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In the stretch of mountains spanning northwest Montana up to the Idaho border, trout swim legendary rivers like the Blackfoot and the Clark Fork; wolverines, grizzly bears, and moose amble through the evergreen forests; and locals complain it’s too crowded if there’s one other car at the trailhead. In short, it’s paradise—especially in early summer, when wildflowers bloom and before August’s wildfire season rolls around.
If you live in northwest Montana and enjoy the outdoors, you either know Alden Wright or wish you did. The lifelong Missoulian holds (or has held) leadership positions in the Rocky Mountaineers hiking club, the Missoula Nordic Ski Club, and the Thursday Night Ride mountain biking group, amassing decades’ worth of knowledge about local trails. For most of the past 30 years, Wright has celebrated his birthday by leading an ascent up 10,157-foot Trapper Peak—this last April with 75 candles on his cake.
The proposed Great Burn wilderness area, a 275,000-acre zone straddling the Montana-Idaho border, draws its name from the catastrophic 1910 wildfires that torched 3 million acres in less than three days. Lucky side effect: The burn kept out logging and development for a century, preserving this now-recovered expanse of subalpine terrain, lush valleys, craggy cliffs, and glittering lakes. Wright’s favorite daysize sampler is the 7.2-mile out-and-back up to Heart and Pearl Lakes, a one-two punch of 6,000-foot tarns tucked in rocky cirques.
The best way to cover 45 miles in a weekend? Two-wheeled assist. Mountain bikes are allowed on the first 14 miles of the Main Rattlesnake Corridor (Trail 515) in the Rattlesnake National Recreation Area. Pedal up the wide gravel path along Rattlesnake Creek to the Rattlesnake Wilderness boundary (a manageable 1,250 feet of elevation gain), then stash your bike and start climbing into the lake-dotted high country on foot. Follow Trail 534 along Lake Creek and switchback up to the trio of Carter, Roosevelt, and McKinley Lakes—all excellent spots to pitch a tent and cast for westslope cutthroat trout. Next day, swing south on Trail 517 to climb 8,057-foot Mosquito Peak for views of the wilderness’s rocky ridgelines and snow-speckled summits before descending to Wright’s favorite camp spot, Sanders Lake. The triangular tarn sits beneath a sharp ridge with infinity-pool views. (Find an established site near the shore.) To close the three-day circuit, follow a trail along Wrangle Creek back to your bike.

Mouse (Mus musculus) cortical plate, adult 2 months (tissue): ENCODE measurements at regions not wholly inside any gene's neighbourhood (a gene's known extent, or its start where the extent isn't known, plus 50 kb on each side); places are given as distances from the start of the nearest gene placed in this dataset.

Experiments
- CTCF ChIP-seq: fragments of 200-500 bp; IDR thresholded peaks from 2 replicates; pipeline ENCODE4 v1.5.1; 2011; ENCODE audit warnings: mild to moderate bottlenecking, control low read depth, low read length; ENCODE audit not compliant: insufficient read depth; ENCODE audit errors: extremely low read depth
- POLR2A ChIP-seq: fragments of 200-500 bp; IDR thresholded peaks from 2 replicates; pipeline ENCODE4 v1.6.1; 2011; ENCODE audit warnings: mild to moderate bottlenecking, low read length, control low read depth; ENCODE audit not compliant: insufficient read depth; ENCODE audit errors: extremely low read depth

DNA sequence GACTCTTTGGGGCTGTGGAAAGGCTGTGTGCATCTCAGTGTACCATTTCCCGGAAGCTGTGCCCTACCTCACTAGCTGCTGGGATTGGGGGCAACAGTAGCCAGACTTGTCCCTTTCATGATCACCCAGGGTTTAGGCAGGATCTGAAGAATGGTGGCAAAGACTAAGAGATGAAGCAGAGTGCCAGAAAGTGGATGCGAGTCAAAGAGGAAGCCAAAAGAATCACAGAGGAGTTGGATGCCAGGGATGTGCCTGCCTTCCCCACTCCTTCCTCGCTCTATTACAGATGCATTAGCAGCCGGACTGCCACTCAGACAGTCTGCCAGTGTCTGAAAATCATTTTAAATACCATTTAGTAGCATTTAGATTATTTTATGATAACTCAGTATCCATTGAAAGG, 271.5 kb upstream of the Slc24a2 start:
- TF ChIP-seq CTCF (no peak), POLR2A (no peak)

April through June, find a display of golden arrowleaf balsamroot, fuschia bitterroots, purple phlox and pasqueflowers, and magenta shooting stars on the hills around Missoula. But while you can hardly hike a trail within 10 miles of town without tripping over those blooms, finding Wright’s favorite flower—the rare, pale-pink steer’s head—takes a little more sleuthing. Best bet: Hit the Rattlesnake Wilderness’s Stuart Peak Trail “about two weeks after the snow melts on the peak,” Wright says (typically late May, depending on snowpack). Scan the meadow about 4.5 miles up for the curly-headed blooms that really do resemble horned cows (pictured below). Bag 7,960-foot Stuart by continuing another 4.5 miles.
There are no sure things in wildlife watching. But if you’re the betting type, chances are good on Petty Mountain in the Grave Creek Range, where a 150-strong herd of bighorn sheep frequents the 7,270- foot peak’s precipitous slopes. Scan for the bighorns across a narrow canyon just .5 mile in on the Petty Pasture Trail. Keep going and look for them again as you climb above treeline en route to the summit (13 miles round-trip). Bonus: You might also spy moose near Petty Creek or elk higher up on the arid slopes.
Wright favors the dark beers at Lolo Peak Brewing Company, a microbrewery in the small town of Lolo with a sunny timber deck outside and Norman Maclean quotes embedded in the bar inside. For something lighter, try the seasonal Cherry Kriek Lambic. And if your hike ends late, you’re in luck: Unlike many other Montana breweries, Lolo Peak has a license to serve past 8 p.m.
SEASON April through October; June is best for flora PERMIT None